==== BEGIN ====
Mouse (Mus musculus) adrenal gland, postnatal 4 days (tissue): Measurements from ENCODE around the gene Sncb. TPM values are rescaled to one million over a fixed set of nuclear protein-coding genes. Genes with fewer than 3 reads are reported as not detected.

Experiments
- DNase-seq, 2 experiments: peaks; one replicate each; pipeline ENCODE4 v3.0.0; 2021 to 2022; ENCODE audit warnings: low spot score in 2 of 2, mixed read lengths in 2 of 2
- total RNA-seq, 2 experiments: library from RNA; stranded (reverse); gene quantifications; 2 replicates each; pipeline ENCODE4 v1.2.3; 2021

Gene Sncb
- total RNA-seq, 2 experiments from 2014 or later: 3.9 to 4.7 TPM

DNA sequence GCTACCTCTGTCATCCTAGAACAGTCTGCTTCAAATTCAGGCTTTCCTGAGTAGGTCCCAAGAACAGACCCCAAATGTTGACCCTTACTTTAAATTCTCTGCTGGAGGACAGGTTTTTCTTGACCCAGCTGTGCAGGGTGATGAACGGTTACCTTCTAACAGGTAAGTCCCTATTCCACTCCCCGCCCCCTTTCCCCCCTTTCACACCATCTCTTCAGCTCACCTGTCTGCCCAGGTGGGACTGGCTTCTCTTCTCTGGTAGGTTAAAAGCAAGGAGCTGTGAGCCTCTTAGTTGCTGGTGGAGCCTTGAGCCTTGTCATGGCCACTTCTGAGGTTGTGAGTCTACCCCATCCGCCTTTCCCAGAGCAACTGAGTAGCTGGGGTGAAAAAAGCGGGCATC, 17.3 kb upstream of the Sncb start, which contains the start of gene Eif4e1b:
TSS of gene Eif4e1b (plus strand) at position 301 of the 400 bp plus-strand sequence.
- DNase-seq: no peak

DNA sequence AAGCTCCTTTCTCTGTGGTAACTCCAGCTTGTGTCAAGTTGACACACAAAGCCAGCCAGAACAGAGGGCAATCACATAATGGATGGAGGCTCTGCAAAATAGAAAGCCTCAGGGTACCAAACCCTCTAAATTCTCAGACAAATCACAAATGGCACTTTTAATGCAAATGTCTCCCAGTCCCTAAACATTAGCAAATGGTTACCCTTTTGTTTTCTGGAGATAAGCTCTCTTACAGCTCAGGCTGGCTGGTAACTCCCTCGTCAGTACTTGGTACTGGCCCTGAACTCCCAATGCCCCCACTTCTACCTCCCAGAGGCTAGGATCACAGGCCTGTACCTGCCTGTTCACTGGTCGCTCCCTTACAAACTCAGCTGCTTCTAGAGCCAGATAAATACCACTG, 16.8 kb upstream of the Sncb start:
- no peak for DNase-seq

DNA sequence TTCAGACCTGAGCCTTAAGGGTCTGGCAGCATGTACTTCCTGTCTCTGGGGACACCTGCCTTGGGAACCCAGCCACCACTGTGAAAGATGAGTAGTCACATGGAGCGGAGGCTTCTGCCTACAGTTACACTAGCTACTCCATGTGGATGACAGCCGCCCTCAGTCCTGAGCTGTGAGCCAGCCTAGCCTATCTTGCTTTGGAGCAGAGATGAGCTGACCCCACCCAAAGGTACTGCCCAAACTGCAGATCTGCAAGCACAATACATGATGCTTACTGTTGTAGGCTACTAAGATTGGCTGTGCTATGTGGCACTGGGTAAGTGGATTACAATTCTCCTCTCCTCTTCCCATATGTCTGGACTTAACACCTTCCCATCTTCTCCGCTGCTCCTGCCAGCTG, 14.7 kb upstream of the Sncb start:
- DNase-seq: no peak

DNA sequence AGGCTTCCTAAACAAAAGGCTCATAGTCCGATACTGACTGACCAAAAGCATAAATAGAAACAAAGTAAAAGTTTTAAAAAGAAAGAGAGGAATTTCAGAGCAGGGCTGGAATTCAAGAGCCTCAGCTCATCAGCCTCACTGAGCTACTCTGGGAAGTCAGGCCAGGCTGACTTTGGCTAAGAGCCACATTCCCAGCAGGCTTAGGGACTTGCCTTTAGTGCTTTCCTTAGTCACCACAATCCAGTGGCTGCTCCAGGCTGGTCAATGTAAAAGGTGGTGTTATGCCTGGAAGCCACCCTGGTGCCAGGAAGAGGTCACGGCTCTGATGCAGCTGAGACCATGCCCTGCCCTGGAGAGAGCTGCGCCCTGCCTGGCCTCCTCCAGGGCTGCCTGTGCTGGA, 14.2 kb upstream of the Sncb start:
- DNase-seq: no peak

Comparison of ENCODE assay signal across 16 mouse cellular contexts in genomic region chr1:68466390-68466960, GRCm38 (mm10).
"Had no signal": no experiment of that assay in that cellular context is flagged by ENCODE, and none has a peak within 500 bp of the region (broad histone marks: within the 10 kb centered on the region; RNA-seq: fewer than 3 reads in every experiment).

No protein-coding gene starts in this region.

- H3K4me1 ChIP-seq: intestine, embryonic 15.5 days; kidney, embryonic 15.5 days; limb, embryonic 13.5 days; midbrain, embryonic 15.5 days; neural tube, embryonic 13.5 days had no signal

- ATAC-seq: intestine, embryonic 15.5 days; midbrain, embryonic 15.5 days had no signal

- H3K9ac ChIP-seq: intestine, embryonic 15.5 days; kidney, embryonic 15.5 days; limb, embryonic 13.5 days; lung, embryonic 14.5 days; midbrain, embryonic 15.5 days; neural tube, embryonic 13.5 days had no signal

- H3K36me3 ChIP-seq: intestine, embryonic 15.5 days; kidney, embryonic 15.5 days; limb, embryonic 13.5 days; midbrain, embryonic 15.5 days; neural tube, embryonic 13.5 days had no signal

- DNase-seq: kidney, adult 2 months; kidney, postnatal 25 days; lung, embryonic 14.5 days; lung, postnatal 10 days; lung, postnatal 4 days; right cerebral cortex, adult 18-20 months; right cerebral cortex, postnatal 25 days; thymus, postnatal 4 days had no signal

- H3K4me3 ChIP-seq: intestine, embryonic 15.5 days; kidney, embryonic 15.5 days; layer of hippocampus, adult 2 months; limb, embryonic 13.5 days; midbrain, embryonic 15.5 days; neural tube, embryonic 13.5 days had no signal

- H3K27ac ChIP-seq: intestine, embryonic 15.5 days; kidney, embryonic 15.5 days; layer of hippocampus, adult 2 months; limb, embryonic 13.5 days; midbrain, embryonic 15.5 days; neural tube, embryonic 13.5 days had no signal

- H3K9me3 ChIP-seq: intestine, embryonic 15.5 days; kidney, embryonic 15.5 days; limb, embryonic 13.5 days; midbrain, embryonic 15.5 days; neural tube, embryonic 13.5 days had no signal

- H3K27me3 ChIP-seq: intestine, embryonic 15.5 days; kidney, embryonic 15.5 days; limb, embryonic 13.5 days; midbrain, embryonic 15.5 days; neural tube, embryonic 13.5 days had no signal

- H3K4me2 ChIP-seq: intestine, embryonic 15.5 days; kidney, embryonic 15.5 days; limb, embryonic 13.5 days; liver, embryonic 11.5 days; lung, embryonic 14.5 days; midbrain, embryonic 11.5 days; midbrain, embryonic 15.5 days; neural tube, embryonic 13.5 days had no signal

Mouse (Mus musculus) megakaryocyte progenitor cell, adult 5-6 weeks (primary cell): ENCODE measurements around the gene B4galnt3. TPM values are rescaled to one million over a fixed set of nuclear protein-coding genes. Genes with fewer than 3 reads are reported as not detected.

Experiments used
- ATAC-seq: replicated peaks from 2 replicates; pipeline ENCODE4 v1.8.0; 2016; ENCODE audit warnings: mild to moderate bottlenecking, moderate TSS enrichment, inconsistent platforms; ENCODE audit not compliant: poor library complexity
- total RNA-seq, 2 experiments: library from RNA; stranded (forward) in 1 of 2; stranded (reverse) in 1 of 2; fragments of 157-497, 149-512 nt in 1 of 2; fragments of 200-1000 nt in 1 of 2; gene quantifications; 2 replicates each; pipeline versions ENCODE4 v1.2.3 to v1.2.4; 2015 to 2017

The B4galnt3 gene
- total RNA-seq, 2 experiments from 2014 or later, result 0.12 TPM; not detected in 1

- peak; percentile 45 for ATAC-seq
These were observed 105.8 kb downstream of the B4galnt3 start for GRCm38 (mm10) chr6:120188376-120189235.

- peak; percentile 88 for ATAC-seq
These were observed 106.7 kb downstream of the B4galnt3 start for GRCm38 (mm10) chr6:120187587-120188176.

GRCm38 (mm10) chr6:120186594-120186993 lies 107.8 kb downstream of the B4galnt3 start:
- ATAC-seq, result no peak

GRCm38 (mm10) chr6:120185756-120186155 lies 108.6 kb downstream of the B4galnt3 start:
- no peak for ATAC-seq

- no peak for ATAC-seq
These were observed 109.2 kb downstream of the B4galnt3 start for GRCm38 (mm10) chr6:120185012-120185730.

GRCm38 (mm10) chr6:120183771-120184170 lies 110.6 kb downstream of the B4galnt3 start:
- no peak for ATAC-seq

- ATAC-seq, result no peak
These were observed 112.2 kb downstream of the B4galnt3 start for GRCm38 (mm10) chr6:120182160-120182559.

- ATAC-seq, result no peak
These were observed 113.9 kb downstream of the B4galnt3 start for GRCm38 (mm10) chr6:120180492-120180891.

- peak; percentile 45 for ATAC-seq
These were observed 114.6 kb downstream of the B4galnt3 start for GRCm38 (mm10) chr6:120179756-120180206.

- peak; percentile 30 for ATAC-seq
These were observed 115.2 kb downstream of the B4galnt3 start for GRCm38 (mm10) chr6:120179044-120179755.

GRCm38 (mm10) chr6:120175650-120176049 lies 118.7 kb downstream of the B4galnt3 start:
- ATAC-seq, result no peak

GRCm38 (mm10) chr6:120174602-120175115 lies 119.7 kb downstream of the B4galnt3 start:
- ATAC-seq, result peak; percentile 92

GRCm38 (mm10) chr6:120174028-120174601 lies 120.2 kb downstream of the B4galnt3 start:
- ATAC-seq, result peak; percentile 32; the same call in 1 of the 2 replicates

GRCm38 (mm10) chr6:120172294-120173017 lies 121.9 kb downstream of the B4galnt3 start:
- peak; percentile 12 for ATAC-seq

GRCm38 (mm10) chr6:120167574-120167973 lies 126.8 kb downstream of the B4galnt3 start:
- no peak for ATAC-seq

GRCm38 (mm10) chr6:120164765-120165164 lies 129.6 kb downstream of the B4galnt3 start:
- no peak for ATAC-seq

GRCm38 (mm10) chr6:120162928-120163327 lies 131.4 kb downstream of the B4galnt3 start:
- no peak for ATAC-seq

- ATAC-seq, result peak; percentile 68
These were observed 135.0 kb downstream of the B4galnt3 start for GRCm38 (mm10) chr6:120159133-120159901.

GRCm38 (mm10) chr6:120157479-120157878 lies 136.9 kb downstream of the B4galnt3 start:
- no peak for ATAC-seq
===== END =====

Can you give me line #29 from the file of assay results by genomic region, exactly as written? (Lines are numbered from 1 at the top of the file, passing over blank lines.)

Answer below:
Mouse (Mus musculus) megakaryocyte progenitor cell, adult 5-6 weeks (primary cell): ENCODE measurements around the gene B4galnt3. TPM values are rescaled to one million over a fixed set of nuclear protein-coding genes. Genes with fewer than 3 reads are reported as not detected.